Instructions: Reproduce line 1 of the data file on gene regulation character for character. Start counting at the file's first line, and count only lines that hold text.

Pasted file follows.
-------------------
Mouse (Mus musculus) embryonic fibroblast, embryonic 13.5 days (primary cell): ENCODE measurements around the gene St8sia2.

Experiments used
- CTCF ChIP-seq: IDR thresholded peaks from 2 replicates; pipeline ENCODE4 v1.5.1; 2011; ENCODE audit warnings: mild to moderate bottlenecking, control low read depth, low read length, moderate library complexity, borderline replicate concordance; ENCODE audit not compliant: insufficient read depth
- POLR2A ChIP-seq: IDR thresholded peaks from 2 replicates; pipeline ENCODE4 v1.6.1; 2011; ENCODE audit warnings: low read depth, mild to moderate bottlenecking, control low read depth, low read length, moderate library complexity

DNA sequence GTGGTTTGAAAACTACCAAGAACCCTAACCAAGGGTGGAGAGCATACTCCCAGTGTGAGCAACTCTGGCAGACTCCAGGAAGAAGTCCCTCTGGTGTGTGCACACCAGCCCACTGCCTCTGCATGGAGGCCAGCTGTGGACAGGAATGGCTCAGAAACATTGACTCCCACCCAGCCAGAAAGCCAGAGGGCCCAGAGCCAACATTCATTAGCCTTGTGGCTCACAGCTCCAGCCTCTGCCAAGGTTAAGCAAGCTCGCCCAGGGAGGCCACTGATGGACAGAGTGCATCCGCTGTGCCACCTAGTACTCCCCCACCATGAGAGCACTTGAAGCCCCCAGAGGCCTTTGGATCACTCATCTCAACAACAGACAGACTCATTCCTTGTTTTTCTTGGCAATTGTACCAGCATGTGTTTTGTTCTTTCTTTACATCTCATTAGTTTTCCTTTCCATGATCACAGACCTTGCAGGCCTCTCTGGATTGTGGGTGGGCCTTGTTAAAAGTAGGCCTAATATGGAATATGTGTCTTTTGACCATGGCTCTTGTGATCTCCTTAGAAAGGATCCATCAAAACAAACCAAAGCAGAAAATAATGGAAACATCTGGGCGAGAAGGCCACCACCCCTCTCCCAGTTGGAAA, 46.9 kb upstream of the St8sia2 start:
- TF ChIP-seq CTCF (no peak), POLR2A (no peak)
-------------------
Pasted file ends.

Mouse (Mus musculus) embryonic fibroblast, embryonic 13.5 days (primary cell): ENCODE measurements around the gene St8sia2.